Most mineral-bearing states ruled by non-BJP parties, which explains changes in Mines & Minerals Act
The states are losers following changes made in the Act. They will have to approach the Supreme Court with caution and after preparing a cast-iron case because their mining wealth is at stake
Amidst the din over farm bills, the BJP government (it should no longer be called NDA since there are no ministers from any coalition partners) has deftly manoeuvred the Mines and Minerals (Development and Regulation) Amendment Bill 2021 through both Houses of Parliament. It’s the BJP’s trademark now to introduce bills at short notice and then have them sail through without much discussion about their import.
As is perhaps expected of the times we live in, the focus is on exploitation than conservation and sustenance. It is easy to blame previous governments for things that have not been done and easier still to throw figures to sustain that line of argument. Sample these:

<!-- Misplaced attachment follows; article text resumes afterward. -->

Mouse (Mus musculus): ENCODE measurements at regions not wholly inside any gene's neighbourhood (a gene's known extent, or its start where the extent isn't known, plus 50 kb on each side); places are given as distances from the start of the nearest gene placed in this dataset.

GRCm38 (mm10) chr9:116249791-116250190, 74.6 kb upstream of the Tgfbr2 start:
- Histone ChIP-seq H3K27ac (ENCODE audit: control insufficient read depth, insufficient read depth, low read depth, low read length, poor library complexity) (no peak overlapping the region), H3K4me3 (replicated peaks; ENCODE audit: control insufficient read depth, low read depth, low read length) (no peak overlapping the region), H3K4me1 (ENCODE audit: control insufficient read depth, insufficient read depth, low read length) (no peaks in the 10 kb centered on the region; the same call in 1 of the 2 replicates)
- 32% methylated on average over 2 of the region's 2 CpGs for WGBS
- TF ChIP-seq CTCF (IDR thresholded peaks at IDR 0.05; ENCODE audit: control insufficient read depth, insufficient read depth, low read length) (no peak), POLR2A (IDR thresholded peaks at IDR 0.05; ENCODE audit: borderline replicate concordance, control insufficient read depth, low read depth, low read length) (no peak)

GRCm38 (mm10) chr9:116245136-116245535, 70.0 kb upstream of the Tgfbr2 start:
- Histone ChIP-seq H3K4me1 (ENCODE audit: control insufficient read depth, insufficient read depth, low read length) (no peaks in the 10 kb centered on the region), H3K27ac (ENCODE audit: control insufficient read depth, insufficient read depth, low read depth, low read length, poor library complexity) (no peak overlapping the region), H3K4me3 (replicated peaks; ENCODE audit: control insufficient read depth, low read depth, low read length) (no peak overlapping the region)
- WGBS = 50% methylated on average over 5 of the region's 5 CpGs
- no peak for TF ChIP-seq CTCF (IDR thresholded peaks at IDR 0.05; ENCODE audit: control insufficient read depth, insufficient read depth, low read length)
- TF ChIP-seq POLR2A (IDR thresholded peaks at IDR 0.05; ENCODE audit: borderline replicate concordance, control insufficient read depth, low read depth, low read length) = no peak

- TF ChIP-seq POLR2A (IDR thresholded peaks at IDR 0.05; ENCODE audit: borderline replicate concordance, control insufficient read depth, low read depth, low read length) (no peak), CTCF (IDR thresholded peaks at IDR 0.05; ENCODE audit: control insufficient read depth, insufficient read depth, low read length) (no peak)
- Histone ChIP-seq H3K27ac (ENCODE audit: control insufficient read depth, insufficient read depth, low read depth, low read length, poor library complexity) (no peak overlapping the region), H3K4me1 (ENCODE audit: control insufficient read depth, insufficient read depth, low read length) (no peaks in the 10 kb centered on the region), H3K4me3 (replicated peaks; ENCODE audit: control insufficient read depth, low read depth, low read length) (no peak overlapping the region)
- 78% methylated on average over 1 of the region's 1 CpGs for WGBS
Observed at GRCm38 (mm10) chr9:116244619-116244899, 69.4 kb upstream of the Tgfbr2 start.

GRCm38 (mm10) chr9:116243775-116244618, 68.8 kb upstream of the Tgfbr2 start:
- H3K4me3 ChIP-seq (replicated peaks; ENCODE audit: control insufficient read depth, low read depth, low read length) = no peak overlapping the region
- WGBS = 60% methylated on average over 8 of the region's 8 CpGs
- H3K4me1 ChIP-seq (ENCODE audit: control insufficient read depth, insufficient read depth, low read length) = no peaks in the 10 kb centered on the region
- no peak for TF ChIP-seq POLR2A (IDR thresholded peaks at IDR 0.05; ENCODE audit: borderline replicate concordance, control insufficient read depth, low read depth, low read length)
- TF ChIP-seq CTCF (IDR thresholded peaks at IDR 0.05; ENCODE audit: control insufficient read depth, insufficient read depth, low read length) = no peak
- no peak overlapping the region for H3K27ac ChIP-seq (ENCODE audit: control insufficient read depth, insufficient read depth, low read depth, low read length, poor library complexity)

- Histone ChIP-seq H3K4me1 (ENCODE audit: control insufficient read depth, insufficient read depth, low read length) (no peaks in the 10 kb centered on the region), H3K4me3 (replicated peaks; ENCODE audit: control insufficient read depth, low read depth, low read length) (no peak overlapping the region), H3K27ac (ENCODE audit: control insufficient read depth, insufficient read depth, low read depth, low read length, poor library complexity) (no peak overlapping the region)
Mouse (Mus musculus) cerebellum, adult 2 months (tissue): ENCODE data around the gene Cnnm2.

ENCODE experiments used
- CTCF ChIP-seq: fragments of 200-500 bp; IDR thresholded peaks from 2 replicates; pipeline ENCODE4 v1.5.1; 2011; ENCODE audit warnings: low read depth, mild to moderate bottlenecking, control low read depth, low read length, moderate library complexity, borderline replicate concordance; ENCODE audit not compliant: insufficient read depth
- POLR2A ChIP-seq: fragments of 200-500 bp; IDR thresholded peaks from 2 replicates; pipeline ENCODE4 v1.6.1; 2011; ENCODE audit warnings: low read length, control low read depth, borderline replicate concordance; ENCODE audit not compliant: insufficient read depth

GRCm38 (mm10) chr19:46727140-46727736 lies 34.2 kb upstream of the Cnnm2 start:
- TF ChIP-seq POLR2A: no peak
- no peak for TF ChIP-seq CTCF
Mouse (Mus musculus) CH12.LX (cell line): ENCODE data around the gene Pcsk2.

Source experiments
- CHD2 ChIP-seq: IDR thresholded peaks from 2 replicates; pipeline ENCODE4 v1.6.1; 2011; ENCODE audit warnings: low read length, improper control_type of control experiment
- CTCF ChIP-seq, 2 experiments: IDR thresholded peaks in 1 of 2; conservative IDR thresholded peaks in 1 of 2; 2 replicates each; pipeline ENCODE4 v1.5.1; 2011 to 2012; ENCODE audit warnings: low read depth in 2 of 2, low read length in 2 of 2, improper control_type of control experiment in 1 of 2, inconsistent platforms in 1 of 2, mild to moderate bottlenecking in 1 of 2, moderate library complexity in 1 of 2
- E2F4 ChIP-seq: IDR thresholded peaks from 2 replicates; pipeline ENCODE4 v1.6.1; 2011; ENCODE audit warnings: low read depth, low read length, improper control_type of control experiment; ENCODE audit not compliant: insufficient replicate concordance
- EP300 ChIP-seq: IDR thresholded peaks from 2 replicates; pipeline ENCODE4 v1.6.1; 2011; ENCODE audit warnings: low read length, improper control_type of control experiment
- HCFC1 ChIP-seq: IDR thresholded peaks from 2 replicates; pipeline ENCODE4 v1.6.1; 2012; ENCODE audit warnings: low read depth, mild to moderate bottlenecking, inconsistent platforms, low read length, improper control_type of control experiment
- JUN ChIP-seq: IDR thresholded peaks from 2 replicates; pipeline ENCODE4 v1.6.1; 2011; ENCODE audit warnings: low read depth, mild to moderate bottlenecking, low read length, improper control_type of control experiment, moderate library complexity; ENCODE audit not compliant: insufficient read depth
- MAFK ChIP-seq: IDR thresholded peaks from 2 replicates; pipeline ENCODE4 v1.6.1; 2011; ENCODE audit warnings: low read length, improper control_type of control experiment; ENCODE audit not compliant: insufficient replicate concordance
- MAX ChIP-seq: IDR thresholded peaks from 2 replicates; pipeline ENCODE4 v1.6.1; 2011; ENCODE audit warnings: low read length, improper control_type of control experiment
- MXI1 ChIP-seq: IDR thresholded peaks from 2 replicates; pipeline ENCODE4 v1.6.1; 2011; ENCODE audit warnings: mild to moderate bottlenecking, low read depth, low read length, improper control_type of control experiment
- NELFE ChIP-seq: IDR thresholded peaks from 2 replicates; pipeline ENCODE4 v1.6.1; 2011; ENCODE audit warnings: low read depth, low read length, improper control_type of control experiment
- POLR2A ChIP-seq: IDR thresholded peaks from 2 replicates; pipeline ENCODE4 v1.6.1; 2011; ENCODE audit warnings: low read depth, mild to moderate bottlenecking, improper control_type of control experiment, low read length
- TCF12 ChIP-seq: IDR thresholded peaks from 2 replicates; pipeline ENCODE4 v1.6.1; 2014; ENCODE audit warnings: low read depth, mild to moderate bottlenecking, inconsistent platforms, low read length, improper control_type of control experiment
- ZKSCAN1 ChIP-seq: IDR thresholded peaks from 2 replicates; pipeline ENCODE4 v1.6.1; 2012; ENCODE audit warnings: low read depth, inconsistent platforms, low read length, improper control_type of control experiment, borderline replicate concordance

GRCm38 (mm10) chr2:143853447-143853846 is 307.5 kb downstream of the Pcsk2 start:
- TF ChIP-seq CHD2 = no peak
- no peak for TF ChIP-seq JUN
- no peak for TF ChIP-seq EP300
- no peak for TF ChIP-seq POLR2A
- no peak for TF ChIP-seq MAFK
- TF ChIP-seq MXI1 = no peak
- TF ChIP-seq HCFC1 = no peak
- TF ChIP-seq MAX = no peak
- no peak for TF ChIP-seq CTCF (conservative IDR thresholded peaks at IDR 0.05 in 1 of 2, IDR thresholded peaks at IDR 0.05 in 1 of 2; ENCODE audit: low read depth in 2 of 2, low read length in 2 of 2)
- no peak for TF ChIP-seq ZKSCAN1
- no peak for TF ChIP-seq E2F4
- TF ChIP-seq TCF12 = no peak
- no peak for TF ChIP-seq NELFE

Mining accounts for seven percent of the GDP of South Africa and Australia, whereas India does poorly at 1.75 per cent. So the basic argument is that we need to mine more.
Of the 2,904 large mining leases for major minerals like iron ore and coal, 1,900 have been lying unused for years. States have been able to auction off only seven mining leases so far. So the line of reasoning is that the potential is under-utilised and the central government needs to come into the picture.